Saturday, January 9, 2010

I'm Doing this the Right Way, which is the Wrong Way (for a Little While)

Coming back from a long time abroad, you get slammed with cultural idiosyncrasy. And that's not so bad. It means you are sitting on the front, looking at what you used to be and seeing it backwards. You are on the other side of the mirror.

I was muddled for a while. So to take my mind to a focus, I started reading more.

Two books have recently affected my thinking about business, education and the business of education.

In one, "The Global Achievement Gap," I am reminded once again what six years overseas taught me:

Despite the best efforts of educators, our nation's schools are dangerously obsolete. Instead of teaching students to be critical thinkers and problem-solvers, we are asking them to memorize facts for multiple choice tests. This problem isn't limited to low-income school districts: even our top schools aren't teaching or testing the skills that matter most in the global knowledge economy. Our teens leave school equipped to work only in the kinds of jobs that are fast disappearing from the American economy. Meanwhile, young adults in India and China are competing with our students for the most sought-after careers around the world.

Currently reading, "The Power of Unreasonable People." It's by John Elkington and Pamela Hartigan.

The point?

Renowned playwright George Bernard Shaw once said "The reasonable man adapts himself to the world, the unreasonable one persists in trying to adapt the world to himself. Therefore all progress depends on the unreasonable man." By this definition, some of today's entrepreneurs are decidedly unreasonable--and have even been dubbed crazy. Yet as John Elkington and Pamela Hartigan argue in The Power of Unreasonable People, our very future may hinge on their work. Providing a first-hand, on-the-ground look at a new breed of entrepreneur, this book reveals how apparently unreasonable innovators have built their enterprises, how their work will shape risks and opportunities in the coming years, and what tomorrow's leaders can learn from them. Start investing in, partnering with, and learning from these world-shaping change agents, and you position yourself to not only survive but also thrive in the new business landscape they're helping to define.

Also, just found this Education Futures web site that a friend picked out for me and sent me in an email.

Haven't read enough of it to give you a sense of the entire feel of the site, but it's definitely trying to make something of the Obama's huge focus on education going forward. I'll read through and extract some points later. For now, I liked this:

This is a great question: Does the government’s vision of education output products that are meaningful in today’s workforce? My hunch is that research will show that NCLB is failing to produce workers of the caliber the United States needs. NCLB is great at producing automatons that can parrot back responses required for tests (or make great assembly line workers), but not creatives that will power our growing imagination- and innovation-driven economy. Who will hire graduates from the NCLB generation?

You can read more on how NCLB will affect the workplace.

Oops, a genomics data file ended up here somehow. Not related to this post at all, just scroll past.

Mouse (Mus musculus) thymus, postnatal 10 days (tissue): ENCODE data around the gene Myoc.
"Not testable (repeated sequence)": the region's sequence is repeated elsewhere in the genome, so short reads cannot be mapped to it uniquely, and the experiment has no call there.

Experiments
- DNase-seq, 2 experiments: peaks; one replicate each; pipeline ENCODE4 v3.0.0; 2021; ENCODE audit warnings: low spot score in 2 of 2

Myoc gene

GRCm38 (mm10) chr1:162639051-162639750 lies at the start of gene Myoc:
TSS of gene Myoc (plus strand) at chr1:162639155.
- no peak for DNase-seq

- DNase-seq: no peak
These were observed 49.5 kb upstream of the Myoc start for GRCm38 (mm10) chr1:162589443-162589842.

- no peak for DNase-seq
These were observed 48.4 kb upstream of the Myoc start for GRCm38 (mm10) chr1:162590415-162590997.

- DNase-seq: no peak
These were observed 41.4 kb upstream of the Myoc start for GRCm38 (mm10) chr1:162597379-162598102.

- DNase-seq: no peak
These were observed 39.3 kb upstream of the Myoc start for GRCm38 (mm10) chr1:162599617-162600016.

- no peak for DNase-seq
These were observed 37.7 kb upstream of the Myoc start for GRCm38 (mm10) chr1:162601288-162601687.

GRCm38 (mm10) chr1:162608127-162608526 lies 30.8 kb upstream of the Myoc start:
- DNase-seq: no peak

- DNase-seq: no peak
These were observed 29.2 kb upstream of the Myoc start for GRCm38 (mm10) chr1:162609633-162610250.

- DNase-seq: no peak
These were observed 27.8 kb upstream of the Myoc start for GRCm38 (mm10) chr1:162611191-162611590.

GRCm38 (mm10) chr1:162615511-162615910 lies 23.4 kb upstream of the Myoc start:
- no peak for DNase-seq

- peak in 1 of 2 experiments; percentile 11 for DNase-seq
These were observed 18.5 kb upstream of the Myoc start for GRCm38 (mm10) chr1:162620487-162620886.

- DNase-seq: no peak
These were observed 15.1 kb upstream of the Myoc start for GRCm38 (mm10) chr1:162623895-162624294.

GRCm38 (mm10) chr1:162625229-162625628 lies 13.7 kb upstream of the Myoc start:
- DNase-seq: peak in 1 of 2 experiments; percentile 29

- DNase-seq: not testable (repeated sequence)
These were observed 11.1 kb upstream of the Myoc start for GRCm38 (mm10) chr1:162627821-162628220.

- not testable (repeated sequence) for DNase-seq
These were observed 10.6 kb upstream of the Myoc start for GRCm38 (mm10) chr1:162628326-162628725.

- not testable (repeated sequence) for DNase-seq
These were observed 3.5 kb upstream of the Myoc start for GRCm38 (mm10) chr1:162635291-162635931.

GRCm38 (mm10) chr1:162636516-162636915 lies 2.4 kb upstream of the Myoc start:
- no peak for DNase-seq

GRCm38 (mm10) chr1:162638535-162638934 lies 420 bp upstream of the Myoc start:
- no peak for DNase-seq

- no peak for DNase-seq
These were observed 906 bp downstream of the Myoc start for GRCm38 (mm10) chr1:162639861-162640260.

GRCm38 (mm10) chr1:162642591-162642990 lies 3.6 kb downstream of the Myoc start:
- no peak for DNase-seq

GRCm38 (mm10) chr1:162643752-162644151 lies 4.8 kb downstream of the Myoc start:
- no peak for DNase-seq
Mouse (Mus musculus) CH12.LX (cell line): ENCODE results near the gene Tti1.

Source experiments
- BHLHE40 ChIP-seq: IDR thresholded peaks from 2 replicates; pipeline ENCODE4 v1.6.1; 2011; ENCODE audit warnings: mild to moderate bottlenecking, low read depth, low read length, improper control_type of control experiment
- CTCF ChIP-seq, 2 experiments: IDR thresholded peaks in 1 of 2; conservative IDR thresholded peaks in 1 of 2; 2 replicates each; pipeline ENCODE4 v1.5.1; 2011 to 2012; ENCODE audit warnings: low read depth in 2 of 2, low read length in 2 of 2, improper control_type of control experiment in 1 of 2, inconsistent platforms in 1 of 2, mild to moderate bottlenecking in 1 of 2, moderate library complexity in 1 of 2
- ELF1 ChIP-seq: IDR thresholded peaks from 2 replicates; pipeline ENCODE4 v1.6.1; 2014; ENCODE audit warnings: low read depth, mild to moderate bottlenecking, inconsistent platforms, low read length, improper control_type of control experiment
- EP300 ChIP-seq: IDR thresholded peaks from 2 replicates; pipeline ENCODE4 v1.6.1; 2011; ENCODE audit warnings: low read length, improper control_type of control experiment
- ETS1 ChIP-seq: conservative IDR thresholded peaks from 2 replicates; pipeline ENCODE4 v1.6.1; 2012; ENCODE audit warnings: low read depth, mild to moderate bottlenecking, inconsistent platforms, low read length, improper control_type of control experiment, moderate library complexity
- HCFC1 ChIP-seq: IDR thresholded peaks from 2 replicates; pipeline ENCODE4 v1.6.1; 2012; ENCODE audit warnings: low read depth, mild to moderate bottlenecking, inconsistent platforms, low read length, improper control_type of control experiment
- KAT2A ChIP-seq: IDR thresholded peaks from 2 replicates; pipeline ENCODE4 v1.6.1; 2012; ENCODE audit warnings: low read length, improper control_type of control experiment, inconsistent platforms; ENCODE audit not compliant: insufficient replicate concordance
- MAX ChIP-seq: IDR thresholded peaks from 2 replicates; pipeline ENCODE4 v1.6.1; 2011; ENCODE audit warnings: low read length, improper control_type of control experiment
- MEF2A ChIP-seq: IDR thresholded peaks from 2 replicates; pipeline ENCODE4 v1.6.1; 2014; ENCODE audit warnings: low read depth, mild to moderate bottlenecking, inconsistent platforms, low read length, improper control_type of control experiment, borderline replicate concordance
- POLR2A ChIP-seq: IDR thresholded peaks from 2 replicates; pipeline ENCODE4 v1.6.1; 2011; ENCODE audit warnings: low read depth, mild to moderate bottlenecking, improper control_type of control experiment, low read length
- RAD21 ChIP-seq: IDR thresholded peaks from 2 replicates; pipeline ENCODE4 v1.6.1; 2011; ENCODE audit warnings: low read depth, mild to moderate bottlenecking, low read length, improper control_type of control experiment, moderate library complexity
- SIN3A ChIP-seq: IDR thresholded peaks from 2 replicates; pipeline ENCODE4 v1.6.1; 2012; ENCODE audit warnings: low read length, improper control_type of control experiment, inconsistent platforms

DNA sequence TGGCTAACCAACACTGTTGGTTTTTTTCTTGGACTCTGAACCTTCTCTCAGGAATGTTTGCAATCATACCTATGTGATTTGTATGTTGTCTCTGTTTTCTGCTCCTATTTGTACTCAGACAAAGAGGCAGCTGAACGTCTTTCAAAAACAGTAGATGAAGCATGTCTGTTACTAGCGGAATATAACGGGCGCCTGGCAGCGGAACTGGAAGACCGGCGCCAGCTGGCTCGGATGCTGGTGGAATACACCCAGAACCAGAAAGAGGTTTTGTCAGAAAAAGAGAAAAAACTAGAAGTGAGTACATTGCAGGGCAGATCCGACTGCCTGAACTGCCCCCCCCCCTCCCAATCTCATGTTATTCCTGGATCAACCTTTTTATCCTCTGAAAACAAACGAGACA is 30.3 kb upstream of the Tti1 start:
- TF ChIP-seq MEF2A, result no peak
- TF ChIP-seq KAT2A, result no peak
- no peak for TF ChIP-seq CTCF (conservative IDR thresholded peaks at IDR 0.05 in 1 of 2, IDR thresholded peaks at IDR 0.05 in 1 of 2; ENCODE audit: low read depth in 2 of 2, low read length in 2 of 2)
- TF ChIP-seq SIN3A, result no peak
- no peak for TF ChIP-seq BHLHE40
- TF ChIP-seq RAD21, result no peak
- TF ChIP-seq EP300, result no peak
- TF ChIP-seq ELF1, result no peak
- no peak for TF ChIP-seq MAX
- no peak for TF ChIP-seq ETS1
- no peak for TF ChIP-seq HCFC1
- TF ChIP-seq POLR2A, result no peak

To answer the last question here? I imagine that developing world economies will hire these students from America, unless those students are willing to go to those areas themselves and start their own businesses. But are they capable of starting their own businesses? Aside from the question of, Do you know accounting and the tax laws that determine the success of a business, the real question is can you interact with someone "Other?"

You can go back to the earlier comment I made about the achievement gap. So, are we learning things or teaching our students in primary and higher ed the right things, not only for work, but for work in a wider world? Are we teaching them how to do business outwardly rather than internally, worrying and focusing on what happens in a company?

Work for me has never been about thinking hierarchically. It's been about lateral thinking, making huge jumps in logic, and following intuition, more than it's been about having a strong business plan. Why?

My customers help me do this. A client is the lifeblood of a company. If the client is saying that doesn't make sense to the business model inside a company, then there is something wrong with the business model. The client is the business model.

I can figure out the business mechanics of anything, or simply hire an intern or another employee to focus on those things, but the most important challenge for a manager of a product, who wants to sell that product to the increasingly important client, is to have deepening relationships with people outside of the workplace.

These are the people who can eventually accentuate the worldview you bring into the workplace, and in the end, that worldview is what you are selling, especially if you are selling knowledge products like the kind I sell -- forums, business meetings, information.

As the century deepens, it's the accented worldview that will help you sell, manufacture or develop meaning and products. And in this century, a product without meaning is not a product. It's toilet paper.

I can only get that way by reaching out. It doesn't much matter to me if I don't know accounting.

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